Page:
Around the country, nurses walked off the job at 11am on Wednesday, June 9. Some were piped out by bagpipes, others chanted loudly, some were called to action by a haunting conch shell which made the spine tingle.
The tides of purple and the amazing public show of support for nurses, midwives and health-care assistants working in the district health board (DHB) sector were breath-taking.
The organisation by NZNO members, staff and supporters too was truly phenomenal.
However, none of this could have happened without hundreds of hours of intense preparation behind the scenes in the weeks leading up to the action – in particular, over the 14 days running up to the strike.
Nursing and midwifery services are considered essential, therefore provisions apply to our industry that do not apply to others, because a complete withdrawal of labour would place lives at risk. Those who work to provide the care on the days of the strike are as much a part of the action and are NOT strike breakers.
The actions of the few allow the many to express their anger and frustration and uphold the right to strike. They prevent legal action being taken against NZNO for failure to meet our side of the agreement.
Those who work to provide care on the days of the strike are as much a part of the action and are NOT strike breakers.
Over the past few weeks, we have all heard a great deal about “LPS” – life-preserving services – as they relate to the current industrial situation and ongoing negotiations.
The provision of LPS during strike action is mandated in the Employment Relations Act (2000) code of good faith for the public health sector.1 This defines LPS as:
- Crisis intervention for the preservation of life.
- Care required for therapeutic services without which life would be jeopardised.
- Care required for therapeutic services without which permanent disability would occur.
In 2021, we have applied lessons learned from the 2018 strike and recommendations of former Council of Trade Union president Ross Wilson, who reviewed how the contentious 2017/18 DHB negotiations were conducted.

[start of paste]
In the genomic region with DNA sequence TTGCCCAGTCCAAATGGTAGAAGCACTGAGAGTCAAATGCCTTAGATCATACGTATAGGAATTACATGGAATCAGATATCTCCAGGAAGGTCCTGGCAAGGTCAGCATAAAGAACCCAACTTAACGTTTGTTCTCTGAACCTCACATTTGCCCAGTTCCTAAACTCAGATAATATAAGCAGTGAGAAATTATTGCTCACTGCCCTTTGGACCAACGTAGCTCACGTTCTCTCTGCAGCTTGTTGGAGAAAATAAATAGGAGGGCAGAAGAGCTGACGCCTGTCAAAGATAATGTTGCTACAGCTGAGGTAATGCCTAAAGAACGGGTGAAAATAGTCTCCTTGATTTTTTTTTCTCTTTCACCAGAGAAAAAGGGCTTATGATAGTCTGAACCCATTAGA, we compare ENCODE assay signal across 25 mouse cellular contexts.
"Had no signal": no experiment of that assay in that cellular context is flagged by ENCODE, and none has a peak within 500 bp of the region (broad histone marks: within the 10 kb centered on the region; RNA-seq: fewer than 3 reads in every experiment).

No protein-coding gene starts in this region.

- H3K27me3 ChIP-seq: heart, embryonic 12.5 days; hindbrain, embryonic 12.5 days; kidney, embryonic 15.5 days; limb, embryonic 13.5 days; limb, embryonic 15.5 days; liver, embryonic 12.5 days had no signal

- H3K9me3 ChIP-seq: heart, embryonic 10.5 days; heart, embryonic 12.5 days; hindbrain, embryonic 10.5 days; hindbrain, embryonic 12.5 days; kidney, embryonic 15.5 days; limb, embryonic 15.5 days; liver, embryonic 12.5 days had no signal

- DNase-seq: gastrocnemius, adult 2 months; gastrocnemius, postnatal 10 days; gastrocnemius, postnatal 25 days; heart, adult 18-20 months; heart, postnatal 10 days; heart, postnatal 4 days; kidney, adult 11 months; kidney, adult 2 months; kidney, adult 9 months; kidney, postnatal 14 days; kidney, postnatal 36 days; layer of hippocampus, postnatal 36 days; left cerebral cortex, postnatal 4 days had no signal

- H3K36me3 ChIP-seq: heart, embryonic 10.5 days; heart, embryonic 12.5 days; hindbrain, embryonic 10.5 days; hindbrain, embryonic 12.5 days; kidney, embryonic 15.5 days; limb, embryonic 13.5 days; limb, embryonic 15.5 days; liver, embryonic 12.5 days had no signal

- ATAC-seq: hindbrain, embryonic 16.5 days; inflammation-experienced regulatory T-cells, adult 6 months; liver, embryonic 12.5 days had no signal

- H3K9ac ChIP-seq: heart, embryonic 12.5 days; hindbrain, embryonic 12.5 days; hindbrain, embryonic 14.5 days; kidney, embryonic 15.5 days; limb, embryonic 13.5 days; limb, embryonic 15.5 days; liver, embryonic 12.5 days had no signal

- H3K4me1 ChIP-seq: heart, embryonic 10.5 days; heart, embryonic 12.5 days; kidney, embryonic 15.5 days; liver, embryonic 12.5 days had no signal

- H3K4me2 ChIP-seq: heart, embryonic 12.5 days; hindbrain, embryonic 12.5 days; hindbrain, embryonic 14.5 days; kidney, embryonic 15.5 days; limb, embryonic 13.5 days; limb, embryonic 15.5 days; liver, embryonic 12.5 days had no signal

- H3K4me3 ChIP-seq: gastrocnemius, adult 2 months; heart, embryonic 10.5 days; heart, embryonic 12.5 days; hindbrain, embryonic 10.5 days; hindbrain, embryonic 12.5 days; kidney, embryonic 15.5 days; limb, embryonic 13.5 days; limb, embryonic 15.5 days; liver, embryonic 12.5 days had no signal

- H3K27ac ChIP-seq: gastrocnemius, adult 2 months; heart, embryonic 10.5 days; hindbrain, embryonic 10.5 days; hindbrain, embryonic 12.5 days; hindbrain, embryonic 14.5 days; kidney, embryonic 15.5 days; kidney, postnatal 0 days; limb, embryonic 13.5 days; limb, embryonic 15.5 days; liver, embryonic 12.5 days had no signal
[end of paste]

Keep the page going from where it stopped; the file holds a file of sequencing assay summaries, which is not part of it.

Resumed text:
His recommendations included putting much greater power in the hands of the members to see through this process. The last week before the strike is key to its success – this is when the LPS numbers are agreed and then the rosters populated.
It was disappointing to note again that in some areas, staffing requests were made by DHBs that did not reflect how nurses work on any other day of the year – which is in situations that are unsafe and understaffed. These requests were taken through to adjudication.
For example, one DHB argued for more RNs for its LPS than are normally rostered on a standard night shift – a situation NZNO has long-argued was unsafe.
Unsafe staffing is a key concern of members and a major reason for going down the path of industrial action. While some DHBs have had good success and considerably boosted their full-time-equivalent staff numbers, as many as 50 per cent had not fully implemented safe staffing programme care capacity demand management (CCDM) in the required time frame by June 31.
LPS provision on the strike day can cause distress, especially when an employer is putting pressure on staff to undertake prescribed tasks or to function as if it is a “normal” day or business as usual. It is not a normal day and the staff who work on the floor during the period of strike action do not have the capacity to provide normal care. Ensuring patient safety by decompressing, reducing volumes and providing supports for patient care is the role of the employer.
The employer must also abide by this and should not be pressuring staff to undertake particular “tasks”. This is not only against the spirit of the code of good faith, but devalues the roles of nurse and midwives and can potentially put patients at greater risk.
Nurses and midwives must apply their professional judgement to the situation and care provided will be specific to the patient context. Nurses and midwives remain accountable for their practice.
NZNO can only provide guidance and cannot provide an exhaustive list of what you should and should not do as a life-preserving services responder.
Workers must use their own critical thinking in every situation to decide whether an action is directly life-preserving or will prevent harm and permanent disability.
However, the DHBs also have to be supporting patients’ safety – it’s not the sole preserve of LPS staff to ensure patients are safe and cared for.
During strike action, the DHB has certain obligations under the code. It is the employer’s role to ensure that the risk to patient safety is minimised during this time.
There is a need to decompress – reduce patient numbers as far as this is possible, ie working only with acute and time-critical needs.
It is also up to the employer to make alternative arrangements so that the the usual duties and activities of nursing staff are supplemented/supported by other health professional and workers during the strike action.
Flimsy excuses that “doctors cannot triage” or others cannot access records systems or medication-dispensing systems such as Pyxis are systems issues which need to resolved – not used as an excuse to fail to comply with their part of the bargain. That is, to facilitate staff having a right to strike, while ensuring public safety.
This shared NZNO industrial-professional viewpoint replaces the usual industrial and professional focus sections this month.